Pierced kittens removed from home
Last Modified: February 16. 2013 7:20AM
ROSS TWP. – Three kittens with ear, neck and tail piercings were removed from a home by humane officers on Wednesday.
One of the officers from the Society for the Prevention of Cruelty to Animals of Luzerne County said the pierced kittens were being sold as “gothic kittens” on an Internet auction site.
“This is a first,” said Officer Carol Morrison. “It’s unbelievable anybody would do this to kittens.”
Morrison said the investigation began about a week ago when a man from another state noticed “gothic kittens” being sold on eBay. The kittens were also being sold on a pet classified Web site with an attached picture of a pierced kitten.
“You’re not allowed to sell live animals on eBay,” Morrison said.
The man called the phone number that was listed with the kittens, and traveled to the home at 71 Dobson Road, where he saw the pierced kittens, Morrison said.
“He called us and explained what he saw,” Morrison said.
Morrison and two humane officers obtained a search warrant for the home from District Judge John Hasay in Shickshinny at about 3:30 p.m.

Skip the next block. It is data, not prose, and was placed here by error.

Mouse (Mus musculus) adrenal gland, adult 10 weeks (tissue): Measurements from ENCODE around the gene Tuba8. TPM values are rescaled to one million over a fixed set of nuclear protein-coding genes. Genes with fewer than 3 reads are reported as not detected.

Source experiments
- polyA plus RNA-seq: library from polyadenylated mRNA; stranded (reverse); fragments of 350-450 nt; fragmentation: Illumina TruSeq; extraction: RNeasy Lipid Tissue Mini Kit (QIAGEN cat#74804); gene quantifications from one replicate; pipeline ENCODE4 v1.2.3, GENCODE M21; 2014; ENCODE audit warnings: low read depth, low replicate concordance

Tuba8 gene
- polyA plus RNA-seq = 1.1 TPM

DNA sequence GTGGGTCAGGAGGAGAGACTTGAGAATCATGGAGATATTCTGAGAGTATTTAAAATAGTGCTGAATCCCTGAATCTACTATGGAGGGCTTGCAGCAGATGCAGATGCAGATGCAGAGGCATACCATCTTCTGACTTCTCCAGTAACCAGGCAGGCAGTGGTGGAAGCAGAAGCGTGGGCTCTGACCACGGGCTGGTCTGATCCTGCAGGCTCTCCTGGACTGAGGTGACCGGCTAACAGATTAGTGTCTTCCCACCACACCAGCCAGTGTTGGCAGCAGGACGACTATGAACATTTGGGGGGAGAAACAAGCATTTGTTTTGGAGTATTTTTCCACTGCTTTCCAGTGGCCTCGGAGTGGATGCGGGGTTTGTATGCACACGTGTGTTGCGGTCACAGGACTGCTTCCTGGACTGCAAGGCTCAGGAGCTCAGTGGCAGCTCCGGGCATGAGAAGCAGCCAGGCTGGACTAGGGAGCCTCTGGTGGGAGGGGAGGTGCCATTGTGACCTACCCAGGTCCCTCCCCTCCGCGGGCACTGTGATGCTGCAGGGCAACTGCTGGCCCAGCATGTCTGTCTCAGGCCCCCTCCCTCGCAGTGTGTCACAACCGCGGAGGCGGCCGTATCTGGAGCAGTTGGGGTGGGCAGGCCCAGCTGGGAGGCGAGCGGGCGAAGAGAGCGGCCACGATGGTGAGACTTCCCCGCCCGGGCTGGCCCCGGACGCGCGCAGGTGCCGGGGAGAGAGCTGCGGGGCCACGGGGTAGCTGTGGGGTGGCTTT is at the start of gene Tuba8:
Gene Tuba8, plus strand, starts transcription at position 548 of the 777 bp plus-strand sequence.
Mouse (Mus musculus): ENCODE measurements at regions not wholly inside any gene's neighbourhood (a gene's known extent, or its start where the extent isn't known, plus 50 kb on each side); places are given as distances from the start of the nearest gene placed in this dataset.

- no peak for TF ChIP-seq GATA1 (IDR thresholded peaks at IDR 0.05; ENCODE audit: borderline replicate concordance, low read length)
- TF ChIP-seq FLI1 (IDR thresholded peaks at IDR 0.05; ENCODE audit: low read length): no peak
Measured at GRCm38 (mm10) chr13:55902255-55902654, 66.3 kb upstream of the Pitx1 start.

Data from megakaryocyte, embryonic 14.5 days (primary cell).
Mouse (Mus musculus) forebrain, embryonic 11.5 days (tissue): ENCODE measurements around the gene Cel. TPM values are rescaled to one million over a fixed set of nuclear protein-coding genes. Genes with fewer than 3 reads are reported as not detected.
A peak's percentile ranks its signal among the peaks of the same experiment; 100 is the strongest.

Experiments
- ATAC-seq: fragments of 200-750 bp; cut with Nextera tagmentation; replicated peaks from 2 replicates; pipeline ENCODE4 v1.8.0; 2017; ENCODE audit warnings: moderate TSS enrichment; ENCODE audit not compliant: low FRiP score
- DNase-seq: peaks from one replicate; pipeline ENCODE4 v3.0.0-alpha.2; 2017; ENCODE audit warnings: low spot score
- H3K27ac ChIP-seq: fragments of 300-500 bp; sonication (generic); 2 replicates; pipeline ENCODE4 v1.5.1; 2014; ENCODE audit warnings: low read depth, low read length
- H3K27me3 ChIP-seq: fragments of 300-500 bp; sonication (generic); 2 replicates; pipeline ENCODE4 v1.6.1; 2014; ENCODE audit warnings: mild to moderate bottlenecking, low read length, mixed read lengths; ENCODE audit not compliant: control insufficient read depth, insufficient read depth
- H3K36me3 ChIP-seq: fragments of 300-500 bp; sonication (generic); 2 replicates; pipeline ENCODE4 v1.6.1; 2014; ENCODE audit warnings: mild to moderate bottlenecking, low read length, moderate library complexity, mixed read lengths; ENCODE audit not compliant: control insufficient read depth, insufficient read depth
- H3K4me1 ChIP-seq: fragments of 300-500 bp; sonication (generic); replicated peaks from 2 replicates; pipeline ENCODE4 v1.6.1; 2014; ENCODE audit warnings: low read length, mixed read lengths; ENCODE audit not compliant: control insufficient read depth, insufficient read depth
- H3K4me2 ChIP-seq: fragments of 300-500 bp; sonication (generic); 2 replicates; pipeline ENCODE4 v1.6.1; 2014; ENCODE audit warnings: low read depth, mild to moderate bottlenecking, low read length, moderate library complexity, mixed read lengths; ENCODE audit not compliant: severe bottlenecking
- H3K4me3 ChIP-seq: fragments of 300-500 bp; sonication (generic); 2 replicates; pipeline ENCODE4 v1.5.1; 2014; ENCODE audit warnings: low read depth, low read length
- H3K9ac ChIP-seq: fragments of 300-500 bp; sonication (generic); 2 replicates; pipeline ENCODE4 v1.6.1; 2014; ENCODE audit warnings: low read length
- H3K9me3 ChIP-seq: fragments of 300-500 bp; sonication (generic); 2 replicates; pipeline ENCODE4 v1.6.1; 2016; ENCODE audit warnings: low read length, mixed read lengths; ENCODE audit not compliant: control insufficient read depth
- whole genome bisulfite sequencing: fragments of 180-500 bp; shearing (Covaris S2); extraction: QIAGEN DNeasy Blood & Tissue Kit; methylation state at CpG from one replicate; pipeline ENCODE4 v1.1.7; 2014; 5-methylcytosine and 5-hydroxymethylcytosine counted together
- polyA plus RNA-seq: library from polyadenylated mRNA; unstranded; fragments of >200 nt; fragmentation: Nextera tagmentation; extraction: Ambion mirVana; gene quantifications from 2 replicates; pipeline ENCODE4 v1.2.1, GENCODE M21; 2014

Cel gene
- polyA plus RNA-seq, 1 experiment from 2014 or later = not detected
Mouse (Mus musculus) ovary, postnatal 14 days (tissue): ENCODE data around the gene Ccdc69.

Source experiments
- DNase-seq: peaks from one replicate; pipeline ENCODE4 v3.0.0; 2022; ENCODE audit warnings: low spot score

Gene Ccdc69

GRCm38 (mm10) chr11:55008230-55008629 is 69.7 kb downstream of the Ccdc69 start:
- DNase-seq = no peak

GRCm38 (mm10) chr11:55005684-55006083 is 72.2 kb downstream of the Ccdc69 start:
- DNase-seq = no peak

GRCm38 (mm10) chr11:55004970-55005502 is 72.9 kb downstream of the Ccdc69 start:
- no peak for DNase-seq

Assisted by the state police at Shickshinny, the humane officers traveled to the home located at the end of a long driveway in a remote area of Ross Township.
Humane officers and troopers were inside the home for more than an hour before removing three kittens and a cat just before 5:30 p.m.
“She (the homeowner) thought it was a great idea (to pierce kittens),” Morrison said.
Morrison said charges are likely to be filed against the homeowner.
A dog inside the home was also found with pierced ears, Morrison said.
Morrison said the homeowner has a pet grooming business in the basement of the residence. Several signs advertising “Pawside Parlor” were along Dobson Road and in front of the home.
The kittens also had submission rings placed in their tails, Morrison said, explaining that the rings would prevent blood flow, causing the tails to fall off.
The homeowner and a young girl were inside the home. After humane officers removed the kittens in cages, the window shades were closed and interior lights were turned off.
Morrison said the kittens will be checked by a veterinarian before deciding if the kittens will be placed for adoption.